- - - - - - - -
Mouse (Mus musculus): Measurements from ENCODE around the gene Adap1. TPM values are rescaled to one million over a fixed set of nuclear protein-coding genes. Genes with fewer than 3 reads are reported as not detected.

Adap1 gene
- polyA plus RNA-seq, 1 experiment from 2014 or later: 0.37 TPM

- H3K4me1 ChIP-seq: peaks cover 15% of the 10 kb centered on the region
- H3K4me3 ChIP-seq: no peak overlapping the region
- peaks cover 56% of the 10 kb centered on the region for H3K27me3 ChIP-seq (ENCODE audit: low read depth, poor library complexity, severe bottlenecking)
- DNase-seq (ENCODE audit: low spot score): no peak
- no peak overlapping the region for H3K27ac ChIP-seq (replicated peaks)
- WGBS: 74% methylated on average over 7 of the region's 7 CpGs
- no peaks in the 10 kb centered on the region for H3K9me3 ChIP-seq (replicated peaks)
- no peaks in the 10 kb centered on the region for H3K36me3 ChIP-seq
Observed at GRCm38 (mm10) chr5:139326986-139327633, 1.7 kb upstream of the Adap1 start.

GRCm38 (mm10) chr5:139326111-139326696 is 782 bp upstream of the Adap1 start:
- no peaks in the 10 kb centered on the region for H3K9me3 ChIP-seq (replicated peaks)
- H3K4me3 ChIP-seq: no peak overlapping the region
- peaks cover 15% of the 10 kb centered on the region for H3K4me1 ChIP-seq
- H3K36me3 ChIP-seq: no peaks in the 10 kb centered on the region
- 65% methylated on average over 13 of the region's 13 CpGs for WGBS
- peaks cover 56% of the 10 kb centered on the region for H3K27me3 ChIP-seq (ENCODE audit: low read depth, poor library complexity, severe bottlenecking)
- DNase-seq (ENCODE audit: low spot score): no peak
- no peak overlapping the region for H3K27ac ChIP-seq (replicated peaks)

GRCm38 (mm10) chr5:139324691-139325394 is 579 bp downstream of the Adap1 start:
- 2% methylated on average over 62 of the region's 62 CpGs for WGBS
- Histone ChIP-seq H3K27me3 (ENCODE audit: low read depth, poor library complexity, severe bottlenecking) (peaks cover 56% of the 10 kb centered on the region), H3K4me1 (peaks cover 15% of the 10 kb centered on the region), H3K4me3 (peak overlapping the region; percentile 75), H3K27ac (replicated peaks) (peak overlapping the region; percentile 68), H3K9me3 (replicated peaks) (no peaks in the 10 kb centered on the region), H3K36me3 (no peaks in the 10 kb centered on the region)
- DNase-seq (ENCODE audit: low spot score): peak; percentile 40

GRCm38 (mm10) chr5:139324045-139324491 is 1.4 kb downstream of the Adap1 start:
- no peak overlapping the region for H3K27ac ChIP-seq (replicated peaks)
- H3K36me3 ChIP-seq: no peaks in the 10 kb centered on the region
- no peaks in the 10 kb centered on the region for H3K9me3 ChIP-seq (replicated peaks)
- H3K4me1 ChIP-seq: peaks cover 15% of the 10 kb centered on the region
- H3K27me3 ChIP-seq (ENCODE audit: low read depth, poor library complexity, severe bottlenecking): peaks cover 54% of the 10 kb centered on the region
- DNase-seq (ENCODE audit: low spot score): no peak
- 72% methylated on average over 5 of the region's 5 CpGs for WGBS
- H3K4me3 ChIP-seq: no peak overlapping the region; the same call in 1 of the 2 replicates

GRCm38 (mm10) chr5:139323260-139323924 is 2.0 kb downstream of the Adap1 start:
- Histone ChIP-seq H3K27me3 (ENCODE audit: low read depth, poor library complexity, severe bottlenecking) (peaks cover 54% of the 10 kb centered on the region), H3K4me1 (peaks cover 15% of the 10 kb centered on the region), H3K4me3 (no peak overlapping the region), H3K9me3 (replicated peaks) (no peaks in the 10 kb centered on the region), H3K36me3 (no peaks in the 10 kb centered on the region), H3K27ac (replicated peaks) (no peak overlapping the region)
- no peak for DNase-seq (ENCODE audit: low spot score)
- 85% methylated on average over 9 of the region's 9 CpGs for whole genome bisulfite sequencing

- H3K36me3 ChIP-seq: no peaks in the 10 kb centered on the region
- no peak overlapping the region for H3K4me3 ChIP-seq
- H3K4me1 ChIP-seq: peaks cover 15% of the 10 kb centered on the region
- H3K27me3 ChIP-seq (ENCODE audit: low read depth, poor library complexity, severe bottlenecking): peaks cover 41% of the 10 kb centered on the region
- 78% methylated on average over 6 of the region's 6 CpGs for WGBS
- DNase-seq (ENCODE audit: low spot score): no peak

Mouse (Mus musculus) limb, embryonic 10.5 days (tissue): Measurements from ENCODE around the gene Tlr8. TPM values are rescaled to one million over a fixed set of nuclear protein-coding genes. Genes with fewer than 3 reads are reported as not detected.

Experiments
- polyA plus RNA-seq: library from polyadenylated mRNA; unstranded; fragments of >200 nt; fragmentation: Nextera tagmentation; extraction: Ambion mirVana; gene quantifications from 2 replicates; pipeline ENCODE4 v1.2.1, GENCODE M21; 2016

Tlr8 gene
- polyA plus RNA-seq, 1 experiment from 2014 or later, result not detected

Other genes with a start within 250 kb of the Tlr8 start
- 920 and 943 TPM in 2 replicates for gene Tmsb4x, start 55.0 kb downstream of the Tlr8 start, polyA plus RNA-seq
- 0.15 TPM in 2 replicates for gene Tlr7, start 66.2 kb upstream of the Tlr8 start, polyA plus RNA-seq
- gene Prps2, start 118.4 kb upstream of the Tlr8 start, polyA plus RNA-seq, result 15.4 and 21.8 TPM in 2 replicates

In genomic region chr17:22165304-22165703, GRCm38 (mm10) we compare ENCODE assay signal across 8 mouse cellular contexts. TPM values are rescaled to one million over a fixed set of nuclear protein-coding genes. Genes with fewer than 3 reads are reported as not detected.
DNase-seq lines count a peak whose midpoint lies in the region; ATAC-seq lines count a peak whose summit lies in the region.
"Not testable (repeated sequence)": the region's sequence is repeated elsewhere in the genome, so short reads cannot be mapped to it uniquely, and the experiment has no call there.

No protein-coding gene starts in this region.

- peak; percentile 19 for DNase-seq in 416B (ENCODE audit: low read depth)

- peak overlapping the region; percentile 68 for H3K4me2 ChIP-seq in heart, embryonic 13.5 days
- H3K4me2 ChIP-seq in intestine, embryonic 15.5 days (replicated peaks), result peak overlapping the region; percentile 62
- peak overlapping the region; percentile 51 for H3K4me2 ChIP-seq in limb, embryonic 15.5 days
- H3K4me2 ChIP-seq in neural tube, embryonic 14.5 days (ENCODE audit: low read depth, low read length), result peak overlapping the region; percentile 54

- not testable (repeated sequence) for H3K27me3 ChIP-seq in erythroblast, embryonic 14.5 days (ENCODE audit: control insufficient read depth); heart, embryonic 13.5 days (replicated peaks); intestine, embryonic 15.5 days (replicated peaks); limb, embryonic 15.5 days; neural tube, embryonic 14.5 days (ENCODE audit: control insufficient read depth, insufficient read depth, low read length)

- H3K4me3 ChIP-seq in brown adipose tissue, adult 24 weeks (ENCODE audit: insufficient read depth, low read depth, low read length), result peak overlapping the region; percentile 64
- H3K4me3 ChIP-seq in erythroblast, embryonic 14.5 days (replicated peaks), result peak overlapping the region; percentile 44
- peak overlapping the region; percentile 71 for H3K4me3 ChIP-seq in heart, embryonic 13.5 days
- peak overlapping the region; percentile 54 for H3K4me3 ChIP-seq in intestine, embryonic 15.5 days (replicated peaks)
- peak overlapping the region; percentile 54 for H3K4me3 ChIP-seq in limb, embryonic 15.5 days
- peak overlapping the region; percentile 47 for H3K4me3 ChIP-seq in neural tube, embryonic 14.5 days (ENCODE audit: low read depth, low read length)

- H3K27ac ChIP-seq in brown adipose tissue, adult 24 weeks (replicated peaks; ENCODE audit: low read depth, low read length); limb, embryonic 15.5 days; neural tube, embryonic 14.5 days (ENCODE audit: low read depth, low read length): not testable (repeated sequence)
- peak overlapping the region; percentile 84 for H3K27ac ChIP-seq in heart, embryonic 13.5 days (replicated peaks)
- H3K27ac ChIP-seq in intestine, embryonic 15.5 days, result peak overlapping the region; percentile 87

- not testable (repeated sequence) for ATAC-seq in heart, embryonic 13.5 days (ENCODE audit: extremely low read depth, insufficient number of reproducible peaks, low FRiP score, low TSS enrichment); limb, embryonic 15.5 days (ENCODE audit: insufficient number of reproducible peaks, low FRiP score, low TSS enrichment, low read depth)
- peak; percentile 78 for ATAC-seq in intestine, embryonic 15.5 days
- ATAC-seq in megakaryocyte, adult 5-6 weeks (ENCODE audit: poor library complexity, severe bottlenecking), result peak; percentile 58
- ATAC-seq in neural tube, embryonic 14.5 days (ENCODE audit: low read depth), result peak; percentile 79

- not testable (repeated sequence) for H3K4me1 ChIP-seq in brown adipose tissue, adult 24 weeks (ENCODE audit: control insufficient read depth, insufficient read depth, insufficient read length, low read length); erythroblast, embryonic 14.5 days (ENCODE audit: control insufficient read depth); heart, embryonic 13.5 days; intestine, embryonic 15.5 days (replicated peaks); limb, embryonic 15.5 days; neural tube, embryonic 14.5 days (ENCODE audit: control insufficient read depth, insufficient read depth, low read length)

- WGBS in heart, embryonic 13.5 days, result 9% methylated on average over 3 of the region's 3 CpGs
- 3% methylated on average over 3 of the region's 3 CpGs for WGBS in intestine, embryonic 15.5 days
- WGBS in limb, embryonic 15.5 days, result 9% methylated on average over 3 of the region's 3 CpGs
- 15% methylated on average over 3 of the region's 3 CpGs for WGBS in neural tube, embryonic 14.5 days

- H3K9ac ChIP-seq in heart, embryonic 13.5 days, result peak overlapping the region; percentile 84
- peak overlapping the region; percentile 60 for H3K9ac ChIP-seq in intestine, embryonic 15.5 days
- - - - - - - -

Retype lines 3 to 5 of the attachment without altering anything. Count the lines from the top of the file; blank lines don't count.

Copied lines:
- polyA plus RNA-seq, 1 experiment from 2014 or later: 0.37 TPM

- H3K4me1 ChIP-seq: peaks cover 15% of the 10 kb centered on the region
- H3K4me3 ChIP-seq: no peak overlapping the region